Jay Coen Gilbert and the Search for the Beneficial Corporation (Part Two)

TreeHugger: A lot of the people listening will be familiar with GOOD magazine, and they may have noticed, a couple issues ago, that if you flip the magazine over and then turn it upside down there's the beta version of a joint project between GOOD magazine and B Corporation. Can you tell us about that?

Jay: We're huge fans of the folks over at GOOD. We think they do a phenomenal job and seem to be a great partner for us to create a media platform to amplify the voice of Good Business. At B Lab is we're representing this community of B Corporations, so we created a partnership with GOOD magazine to create Good Business—and that existed both in print as well as a bunch of video content that was created for the web, and then a nice event presence at Green Festival out in San Francisco last fall.

The video stuff was phenomenal. There were, in addition to that some print coverage of Comet Skateboards, Greyston Bakery, and Ice Stone (a manufacturer of high quality counter tops made from recycled glass and concrete), there were also these really cool two to three-minute videos. One was focused on good business and poverty, which talked about Greyston Bakery and their open hiring policy in Yonkers. The other was on good business and environment, which focused on Ice Stone and its cradle-to-cradle manufacturing process. The other was on Comet Skateboards, focusing on good business and community, talking about Comet's decision to foster regional manufacturing hubs, and their work to do community based programming through the Hood Games.

And so each of those was illustrative of one of the narratives in the overarching notion of good business. How does good business alleviate poverty? How does good business restore the environment? How does good business strengthen local communities?

And those three certified B Corporations became standard bearers for each of those narratives. We're going to continue that partnership with Good Business in 2009 by integrating Good Business into each issue of good as well as greatly expanding what's happening on the web.

And so we're going to continue that partnership with them in 2009, and the main objective here is to really create a dedicated media platform for this story of good business. Since all too often, folks that are covering this community treat as like a cute little sidebar. So the essential narrative of business is about maximizing profits, and it's about what's happening with the stock market, and what's happening with large companies. And then you get like a nice little sidebar on a green issue, or a nice little doing-well-by-doing-good pat on the head. And what's lacking is a media platform where the central narrative is around companies whose central purpose is to maximize their positive impact on society, not just to maximize their own private wealth.

And by focusing on that upper right-hand quadrant of the chart (where the company is both creating shareholder value and social value) this partnership hopefully creates a media platform for print, for web, for live events that really amplifies the voice of this business community.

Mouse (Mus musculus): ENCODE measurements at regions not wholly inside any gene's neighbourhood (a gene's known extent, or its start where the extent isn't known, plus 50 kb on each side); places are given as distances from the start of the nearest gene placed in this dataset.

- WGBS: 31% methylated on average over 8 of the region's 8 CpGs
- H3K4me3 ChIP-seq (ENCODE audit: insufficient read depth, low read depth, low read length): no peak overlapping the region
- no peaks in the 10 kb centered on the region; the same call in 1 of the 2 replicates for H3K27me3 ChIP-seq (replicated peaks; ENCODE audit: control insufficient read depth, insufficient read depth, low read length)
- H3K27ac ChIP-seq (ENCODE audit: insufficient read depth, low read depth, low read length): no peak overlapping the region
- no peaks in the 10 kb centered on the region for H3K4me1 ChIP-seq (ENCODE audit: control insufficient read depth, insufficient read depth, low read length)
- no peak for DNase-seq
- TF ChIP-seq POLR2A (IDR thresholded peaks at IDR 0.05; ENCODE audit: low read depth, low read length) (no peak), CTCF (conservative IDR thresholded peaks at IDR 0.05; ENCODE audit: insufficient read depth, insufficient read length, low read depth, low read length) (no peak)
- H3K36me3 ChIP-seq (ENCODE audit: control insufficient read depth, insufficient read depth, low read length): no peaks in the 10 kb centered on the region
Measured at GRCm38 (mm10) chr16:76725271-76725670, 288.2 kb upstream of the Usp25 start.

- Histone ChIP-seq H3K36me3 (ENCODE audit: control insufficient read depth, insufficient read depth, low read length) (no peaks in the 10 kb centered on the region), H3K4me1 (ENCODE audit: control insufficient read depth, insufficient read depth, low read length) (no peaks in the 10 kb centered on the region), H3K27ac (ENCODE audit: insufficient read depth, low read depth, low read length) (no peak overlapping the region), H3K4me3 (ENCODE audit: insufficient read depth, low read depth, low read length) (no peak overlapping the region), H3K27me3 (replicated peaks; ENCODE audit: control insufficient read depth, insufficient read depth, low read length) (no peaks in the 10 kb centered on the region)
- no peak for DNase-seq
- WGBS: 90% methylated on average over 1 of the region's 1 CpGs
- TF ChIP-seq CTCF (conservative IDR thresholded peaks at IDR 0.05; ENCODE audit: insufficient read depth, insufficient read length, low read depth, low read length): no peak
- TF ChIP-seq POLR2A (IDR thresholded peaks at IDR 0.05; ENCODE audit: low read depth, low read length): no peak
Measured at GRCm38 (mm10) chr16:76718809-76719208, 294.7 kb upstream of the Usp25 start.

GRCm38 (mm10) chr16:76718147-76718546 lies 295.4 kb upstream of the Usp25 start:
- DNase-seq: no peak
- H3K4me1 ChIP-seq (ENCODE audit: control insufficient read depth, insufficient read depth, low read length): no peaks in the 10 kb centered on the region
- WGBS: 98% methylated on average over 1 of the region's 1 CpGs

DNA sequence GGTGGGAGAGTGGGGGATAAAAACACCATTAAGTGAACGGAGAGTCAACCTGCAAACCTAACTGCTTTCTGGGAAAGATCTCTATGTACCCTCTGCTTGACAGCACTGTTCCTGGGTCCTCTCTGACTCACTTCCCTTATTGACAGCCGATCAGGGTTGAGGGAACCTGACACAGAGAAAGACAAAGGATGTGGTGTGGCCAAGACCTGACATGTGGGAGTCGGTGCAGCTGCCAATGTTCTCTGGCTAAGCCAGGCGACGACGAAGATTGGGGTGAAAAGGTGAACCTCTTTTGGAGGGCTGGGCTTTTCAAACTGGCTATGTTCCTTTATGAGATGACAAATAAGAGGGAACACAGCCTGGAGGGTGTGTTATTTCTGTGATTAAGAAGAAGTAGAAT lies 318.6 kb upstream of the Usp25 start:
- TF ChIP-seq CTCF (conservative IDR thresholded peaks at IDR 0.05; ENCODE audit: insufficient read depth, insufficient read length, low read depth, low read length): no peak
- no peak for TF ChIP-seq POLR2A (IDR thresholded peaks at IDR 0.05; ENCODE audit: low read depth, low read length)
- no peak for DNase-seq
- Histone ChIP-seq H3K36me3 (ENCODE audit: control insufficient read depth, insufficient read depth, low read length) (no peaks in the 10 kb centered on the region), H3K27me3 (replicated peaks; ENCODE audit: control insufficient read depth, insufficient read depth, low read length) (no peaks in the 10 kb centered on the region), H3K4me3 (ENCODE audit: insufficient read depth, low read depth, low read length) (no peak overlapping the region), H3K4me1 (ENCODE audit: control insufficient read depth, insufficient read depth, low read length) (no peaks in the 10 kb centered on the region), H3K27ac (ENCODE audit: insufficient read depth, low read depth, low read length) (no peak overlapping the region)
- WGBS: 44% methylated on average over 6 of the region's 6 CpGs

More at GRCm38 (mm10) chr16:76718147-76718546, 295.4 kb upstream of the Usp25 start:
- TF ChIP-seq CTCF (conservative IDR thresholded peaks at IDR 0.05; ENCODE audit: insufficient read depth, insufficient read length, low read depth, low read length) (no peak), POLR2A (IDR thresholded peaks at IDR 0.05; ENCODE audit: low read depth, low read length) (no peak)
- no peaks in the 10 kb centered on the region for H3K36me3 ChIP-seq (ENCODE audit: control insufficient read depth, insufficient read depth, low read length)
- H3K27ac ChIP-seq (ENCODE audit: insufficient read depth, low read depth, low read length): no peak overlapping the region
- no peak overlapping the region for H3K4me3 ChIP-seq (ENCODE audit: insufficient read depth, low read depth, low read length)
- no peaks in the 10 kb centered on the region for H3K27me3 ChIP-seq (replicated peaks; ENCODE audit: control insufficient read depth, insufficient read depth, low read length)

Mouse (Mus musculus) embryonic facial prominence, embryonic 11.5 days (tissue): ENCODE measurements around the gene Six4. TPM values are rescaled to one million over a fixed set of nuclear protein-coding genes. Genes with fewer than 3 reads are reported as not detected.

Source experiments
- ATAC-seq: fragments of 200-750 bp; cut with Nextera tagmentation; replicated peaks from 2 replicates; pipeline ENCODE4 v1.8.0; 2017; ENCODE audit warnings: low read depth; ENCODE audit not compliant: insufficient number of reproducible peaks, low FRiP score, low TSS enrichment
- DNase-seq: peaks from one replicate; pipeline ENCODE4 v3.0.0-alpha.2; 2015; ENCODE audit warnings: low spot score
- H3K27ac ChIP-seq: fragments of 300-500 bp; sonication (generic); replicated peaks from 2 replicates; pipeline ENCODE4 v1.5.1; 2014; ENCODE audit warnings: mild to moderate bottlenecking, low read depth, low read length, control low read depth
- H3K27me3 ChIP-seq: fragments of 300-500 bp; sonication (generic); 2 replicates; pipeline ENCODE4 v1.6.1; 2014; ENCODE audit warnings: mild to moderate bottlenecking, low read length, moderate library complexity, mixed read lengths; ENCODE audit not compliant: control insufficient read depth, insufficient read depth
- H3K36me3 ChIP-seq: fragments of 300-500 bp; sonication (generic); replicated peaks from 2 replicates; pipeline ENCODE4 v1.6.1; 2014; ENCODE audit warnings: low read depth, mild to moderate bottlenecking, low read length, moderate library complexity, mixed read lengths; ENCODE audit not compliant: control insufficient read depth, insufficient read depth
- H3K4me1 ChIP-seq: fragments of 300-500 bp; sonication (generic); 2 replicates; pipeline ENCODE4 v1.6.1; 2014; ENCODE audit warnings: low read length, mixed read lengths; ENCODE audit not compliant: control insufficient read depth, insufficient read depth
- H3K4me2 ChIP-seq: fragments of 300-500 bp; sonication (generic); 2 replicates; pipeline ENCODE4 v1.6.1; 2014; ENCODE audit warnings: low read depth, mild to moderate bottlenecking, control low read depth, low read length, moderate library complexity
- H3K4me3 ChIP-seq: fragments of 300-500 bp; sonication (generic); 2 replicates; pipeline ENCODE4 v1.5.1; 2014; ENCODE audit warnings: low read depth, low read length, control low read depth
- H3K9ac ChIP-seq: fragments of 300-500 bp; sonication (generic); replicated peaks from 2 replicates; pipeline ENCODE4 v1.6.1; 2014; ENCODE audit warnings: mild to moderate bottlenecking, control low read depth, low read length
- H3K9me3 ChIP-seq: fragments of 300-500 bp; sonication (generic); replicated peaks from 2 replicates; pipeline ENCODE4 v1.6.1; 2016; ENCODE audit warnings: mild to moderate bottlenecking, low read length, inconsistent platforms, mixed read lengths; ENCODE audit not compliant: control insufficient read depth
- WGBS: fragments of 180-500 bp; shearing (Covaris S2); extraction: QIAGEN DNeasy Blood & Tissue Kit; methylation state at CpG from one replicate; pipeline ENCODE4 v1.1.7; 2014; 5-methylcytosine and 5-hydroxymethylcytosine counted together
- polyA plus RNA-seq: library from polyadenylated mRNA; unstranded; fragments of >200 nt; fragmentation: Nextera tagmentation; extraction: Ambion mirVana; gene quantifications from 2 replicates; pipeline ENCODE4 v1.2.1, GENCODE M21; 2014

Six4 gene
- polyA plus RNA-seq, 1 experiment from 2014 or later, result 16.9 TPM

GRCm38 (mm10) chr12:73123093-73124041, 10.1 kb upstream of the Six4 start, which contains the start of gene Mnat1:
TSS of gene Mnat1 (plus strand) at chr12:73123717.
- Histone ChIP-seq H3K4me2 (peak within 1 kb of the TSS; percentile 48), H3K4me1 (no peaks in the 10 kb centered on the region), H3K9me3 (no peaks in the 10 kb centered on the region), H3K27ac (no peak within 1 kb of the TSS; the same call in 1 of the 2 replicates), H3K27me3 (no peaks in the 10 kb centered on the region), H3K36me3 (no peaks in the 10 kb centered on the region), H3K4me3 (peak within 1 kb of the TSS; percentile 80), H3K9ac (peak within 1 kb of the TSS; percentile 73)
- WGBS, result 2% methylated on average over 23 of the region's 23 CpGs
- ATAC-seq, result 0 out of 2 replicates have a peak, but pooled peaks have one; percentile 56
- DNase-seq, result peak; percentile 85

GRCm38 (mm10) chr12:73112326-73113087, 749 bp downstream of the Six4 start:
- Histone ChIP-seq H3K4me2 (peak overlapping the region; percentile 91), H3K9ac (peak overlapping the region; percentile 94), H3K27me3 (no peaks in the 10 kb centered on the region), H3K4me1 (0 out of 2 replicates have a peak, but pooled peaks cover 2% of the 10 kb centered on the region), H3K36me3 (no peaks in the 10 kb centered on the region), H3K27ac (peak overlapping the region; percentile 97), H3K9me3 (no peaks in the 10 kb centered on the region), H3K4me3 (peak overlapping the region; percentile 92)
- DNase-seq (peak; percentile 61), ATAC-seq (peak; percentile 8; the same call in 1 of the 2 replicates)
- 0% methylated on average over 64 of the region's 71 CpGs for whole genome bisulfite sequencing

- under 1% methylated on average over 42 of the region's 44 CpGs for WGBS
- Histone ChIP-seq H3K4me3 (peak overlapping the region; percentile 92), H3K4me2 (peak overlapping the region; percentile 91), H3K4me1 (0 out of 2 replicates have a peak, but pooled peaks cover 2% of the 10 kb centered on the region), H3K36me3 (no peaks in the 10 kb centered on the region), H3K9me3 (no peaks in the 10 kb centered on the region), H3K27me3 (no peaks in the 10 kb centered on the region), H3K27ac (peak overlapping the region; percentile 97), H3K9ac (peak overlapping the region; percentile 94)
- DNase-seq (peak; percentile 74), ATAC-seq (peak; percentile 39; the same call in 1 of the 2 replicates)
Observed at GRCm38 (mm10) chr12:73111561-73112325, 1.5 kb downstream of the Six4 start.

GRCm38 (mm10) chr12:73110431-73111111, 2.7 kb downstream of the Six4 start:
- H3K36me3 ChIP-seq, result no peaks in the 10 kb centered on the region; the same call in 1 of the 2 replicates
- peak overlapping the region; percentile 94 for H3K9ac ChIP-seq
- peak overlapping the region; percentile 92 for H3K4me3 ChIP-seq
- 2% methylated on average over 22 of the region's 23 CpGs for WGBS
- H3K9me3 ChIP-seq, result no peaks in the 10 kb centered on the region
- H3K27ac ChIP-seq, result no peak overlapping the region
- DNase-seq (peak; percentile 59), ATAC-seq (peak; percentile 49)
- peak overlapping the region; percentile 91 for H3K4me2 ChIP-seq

TreeHugger: What advice would you give to the entrepreneur who thinks that they'd like to start a company for the sake of making the world a better place?

Jay: There are two things from my experience as an entrepreneur, my experience as an investor, and then my experience with B Lab. The first and most important thing is to surround yourself with people much smarter than you. And no matter how talented you are, it is a very rare entrepreneur that can do any of this alone. In a previous life I was running the basketball company [And1], and back in the day even MJ couldn't win a championship until he realized that he had to play with the whole team. So advice number one for any entrepreneur—whether it's a social entrepreneur or a traditional entrepreneur—is to find great partners with whom you share a common vision, who hopefully have totally complimentary skill sets, and then figure out what you're going to do together, because the truth is the ideas can change. But it's ultimately the team that makes it successful. So that would be the first thing.

The second thing (particularly for a social entrepreneur) is to make sure that you are baking your social mission into the DNA of your business from the start—that you're building your company with the legal infrastructure that makes it built to last. Nothing would be more frustrating than all the blood, sweat, and tears that go into building a successful early-stage social enterprise and then, because you need to scale it to increase your impact in the world, attract outside capitol, etc, you end up losing control of the very mission that motivated you to bust your butt in the first place.

And so, the first piece is to make sure you find the right partners. And the second piece of advice is to make sure you bake in the DNA from the very beginning.

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